Neil Unmack is a Reuters Breakingviews columnist based in London. He covers credit markets, hedge funds, and Italy. Previously he was a corporate finance reporter at Bloomberg News in London. He started his career as a financial journalist in 2001 at Euromoney Institutional Investor, where he covered structured finance for EuroWeek magazine. He was educated at Eton College and Oxford University, graduating with a first class degree in modern languages. Follow Neil on Twitter @unmack1
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Portugal’s eligibility for ECB bond-buying hangs on the rating of Toronto-based agency DBRS. Effectively, the ECB has outsourced the decision of whether to cut off a country. It works to a point: it’s hard to imagine the ECB abandoning Italy or France whatever their ratings.
The French pharma group’s $9.3 bln bid for cancer drugmaker Medivation is opportunistic and logical: the target’s shares have fallen on U.S. pricing fears, and Sanofi needs to diversify. But it’s not cheap, and other suitors lurk. Sanofi will struggle to finish the full course.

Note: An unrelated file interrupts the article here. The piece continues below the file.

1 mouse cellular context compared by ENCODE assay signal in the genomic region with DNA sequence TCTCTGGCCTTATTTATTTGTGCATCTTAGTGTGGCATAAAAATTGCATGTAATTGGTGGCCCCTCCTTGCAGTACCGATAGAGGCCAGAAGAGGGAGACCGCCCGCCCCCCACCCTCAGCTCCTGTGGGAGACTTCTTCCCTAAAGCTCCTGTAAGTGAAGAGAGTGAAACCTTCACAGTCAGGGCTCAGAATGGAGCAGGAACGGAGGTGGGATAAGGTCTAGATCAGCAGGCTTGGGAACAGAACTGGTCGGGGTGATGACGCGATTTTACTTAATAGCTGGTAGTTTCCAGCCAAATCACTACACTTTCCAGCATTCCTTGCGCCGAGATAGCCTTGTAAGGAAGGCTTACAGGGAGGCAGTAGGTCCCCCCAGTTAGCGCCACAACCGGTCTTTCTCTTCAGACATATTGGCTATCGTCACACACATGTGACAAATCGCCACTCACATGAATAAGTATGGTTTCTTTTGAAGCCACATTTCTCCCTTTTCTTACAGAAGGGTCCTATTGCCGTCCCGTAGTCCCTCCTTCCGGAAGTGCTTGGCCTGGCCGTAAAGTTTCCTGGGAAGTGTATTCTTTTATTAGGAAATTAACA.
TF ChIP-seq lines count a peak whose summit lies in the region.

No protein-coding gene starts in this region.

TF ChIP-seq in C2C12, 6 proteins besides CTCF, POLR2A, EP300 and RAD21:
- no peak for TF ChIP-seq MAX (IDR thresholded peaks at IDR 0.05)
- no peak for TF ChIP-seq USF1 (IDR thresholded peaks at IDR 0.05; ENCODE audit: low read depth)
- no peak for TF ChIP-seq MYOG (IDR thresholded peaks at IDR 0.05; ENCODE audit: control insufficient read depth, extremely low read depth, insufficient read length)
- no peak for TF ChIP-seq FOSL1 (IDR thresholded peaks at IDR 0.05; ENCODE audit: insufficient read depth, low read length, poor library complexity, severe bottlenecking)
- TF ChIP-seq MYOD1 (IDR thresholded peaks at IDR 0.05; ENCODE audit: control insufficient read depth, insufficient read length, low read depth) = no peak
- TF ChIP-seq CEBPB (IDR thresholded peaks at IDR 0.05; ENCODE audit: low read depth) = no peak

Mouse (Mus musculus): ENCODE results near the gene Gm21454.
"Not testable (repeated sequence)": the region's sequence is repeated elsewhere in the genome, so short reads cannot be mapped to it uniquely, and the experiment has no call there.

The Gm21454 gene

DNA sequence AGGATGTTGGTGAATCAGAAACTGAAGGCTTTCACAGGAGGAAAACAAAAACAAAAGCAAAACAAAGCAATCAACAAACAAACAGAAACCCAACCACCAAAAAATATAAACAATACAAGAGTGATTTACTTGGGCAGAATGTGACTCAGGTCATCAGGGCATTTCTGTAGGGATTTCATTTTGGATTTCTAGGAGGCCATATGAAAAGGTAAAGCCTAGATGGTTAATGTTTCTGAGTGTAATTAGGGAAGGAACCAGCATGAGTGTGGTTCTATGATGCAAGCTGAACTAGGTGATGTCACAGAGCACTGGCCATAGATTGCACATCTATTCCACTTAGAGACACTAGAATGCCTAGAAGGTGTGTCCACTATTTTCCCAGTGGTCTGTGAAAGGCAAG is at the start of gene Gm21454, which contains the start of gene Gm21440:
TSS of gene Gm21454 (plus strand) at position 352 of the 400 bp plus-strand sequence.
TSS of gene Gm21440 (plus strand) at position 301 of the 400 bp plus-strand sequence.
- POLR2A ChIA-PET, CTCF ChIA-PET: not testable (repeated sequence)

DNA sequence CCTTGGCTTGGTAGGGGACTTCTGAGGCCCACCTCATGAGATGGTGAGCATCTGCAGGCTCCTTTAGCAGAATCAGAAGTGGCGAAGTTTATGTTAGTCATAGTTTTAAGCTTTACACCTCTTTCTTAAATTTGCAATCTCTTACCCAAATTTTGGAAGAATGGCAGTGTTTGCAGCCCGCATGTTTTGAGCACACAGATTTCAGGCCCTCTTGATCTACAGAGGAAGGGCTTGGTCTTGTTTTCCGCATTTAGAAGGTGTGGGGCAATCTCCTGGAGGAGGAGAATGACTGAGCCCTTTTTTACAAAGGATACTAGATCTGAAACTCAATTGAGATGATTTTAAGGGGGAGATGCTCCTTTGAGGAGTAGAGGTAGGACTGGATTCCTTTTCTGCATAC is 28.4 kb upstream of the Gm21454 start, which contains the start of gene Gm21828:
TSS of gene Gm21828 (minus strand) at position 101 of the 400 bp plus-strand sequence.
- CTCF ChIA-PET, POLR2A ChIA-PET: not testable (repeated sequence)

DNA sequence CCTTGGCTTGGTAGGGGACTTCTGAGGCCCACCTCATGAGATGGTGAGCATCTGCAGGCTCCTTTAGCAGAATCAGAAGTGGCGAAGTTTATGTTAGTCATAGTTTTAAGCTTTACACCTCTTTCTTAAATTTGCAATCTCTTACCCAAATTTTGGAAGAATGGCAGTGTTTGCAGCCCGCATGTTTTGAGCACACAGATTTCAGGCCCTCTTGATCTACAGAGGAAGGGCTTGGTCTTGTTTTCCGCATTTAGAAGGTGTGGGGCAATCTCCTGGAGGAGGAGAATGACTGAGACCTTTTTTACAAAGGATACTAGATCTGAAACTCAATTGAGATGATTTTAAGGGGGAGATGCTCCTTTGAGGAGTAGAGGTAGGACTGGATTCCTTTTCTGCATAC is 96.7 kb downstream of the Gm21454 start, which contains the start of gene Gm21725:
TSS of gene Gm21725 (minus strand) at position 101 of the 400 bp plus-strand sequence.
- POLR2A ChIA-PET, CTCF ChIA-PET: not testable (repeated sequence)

The ECB’s money printing has squashed interest rates for countries and companies, even in the south. Yet the difference in borrowing costs between riskier sovereigns and Germany is rising. Bond-buying has not made investors insensitive to risk. It may not prevent default either.
- CoCos can work, but the fix will be painful
- Germany should buy into Italy’s bad bank
- When Mario Draghi buys, it's time to sell
- Rome's Atlas bank fund takes on ever bigger burden
- Time for banks to go cold turkey on sovereign fix
- Italy’s bad bank needs a fireman’s lift from Renzi
- Italy's bank rescue is a risky Plan C